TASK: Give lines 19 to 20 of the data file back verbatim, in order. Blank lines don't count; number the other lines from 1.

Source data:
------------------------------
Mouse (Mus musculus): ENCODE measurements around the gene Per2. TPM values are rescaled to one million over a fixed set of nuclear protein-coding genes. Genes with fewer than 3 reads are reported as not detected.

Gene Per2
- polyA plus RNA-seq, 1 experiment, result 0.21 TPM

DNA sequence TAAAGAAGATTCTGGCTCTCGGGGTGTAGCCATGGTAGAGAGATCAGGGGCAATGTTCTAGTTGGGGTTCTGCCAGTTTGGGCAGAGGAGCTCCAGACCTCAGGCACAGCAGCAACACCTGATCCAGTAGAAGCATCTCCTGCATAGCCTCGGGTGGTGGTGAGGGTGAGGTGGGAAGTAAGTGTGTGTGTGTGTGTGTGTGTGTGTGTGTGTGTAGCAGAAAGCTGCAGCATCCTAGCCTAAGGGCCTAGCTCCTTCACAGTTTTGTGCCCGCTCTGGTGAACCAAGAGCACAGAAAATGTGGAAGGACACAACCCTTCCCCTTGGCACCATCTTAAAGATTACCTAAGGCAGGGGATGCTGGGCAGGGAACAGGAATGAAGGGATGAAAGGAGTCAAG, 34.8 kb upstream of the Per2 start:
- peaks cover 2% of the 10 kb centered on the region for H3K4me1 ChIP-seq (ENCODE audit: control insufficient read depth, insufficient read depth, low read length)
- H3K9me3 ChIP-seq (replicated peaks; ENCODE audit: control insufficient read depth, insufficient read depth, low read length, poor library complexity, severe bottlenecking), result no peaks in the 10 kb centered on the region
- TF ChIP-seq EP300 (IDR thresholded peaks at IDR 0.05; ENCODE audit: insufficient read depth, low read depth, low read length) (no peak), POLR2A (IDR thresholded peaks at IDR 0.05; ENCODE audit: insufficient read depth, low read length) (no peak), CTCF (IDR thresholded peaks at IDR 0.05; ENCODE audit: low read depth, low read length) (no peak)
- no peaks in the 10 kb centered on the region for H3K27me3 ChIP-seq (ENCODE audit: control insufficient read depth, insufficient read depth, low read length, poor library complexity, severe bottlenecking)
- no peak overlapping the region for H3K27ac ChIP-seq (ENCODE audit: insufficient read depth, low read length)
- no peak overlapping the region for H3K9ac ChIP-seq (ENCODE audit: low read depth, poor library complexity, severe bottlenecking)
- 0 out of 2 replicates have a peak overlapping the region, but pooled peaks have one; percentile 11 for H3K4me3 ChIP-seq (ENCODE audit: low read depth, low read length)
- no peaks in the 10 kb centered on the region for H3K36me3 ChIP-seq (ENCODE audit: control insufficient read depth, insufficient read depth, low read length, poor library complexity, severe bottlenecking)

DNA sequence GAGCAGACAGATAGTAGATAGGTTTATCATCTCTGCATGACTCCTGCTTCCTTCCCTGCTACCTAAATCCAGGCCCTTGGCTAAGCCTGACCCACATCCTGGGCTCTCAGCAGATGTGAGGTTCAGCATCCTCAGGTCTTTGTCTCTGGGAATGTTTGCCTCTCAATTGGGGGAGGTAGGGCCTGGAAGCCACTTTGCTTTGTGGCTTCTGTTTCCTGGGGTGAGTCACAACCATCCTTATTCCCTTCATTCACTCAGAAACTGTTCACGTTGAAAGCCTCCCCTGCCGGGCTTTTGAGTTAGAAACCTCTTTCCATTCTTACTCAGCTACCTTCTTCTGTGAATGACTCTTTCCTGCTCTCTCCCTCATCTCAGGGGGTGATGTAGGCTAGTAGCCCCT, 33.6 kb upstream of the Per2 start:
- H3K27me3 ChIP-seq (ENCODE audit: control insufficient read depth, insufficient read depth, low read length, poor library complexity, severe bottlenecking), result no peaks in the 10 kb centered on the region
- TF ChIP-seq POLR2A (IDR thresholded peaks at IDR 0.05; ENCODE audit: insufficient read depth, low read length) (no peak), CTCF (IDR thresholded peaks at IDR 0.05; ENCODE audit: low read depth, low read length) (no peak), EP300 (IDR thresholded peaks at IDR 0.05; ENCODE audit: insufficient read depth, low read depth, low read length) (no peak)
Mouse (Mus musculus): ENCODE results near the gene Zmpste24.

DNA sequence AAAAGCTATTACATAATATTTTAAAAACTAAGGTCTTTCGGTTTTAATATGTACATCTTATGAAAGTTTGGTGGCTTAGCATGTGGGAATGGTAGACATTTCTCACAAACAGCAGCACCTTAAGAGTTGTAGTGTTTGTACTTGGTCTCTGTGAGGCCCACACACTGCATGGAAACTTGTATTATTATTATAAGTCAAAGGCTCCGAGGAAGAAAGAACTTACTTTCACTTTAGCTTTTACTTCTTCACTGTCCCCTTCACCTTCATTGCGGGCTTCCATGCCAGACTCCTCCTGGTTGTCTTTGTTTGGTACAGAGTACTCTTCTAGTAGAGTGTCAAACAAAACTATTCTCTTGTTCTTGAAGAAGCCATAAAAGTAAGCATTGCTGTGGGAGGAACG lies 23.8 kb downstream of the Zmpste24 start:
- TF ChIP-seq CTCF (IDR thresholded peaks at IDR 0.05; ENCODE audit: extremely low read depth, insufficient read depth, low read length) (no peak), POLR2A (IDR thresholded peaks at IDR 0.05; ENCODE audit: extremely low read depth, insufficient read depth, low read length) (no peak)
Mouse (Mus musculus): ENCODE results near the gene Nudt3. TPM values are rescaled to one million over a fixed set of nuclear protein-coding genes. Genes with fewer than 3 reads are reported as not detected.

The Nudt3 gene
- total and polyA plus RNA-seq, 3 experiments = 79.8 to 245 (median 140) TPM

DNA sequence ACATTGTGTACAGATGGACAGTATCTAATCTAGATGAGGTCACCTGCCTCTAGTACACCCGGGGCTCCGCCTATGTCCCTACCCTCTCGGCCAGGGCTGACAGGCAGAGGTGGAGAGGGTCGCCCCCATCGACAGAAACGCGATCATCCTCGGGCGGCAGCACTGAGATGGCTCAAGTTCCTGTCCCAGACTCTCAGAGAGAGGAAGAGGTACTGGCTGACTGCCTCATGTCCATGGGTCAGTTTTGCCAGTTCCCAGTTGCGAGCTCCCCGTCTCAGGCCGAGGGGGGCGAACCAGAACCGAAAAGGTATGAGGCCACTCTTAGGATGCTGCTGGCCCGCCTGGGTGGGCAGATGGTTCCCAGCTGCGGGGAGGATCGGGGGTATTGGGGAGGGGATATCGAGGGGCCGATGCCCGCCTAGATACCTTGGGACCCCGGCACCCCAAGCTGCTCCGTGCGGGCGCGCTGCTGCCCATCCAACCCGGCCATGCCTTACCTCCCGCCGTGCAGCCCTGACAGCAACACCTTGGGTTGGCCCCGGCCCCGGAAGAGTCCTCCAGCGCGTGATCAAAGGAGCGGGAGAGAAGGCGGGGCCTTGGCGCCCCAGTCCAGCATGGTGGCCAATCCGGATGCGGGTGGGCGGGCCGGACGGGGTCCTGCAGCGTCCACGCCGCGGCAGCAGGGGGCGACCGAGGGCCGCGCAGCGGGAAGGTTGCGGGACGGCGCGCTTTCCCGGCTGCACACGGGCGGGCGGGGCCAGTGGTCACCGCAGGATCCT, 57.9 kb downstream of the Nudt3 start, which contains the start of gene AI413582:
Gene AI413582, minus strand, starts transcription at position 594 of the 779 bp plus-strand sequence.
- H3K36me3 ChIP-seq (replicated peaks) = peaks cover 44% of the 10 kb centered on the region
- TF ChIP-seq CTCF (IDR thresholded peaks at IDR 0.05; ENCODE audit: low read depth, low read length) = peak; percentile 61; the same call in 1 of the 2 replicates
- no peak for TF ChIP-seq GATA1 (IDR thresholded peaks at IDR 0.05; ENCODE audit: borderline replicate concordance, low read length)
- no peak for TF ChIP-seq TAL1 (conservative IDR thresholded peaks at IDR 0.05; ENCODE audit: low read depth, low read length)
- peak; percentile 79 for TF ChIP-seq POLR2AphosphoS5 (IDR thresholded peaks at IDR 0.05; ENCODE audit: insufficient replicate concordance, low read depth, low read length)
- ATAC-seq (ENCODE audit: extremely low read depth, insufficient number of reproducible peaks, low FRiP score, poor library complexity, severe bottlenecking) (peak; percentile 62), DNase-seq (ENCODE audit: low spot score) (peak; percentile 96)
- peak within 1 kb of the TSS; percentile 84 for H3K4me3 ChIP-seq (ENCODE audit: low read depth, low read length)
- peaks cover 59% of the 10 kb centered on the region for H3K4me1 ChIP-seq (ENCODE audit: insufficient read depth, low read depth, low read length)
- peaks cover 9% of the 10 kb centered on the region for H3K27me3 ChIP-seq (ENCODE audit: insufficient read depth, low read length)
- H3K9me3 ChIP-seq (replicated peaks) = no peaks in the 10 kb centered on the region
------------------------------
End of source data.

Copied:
Mouse (Mus musculus): ENCODE results near the gene Nudt3. TPM values are rescaled to one million over a fixed set of nuclear protein-coding genes. Genes with fewer than 3 reads are reported as not detected.

The Nudt3 gene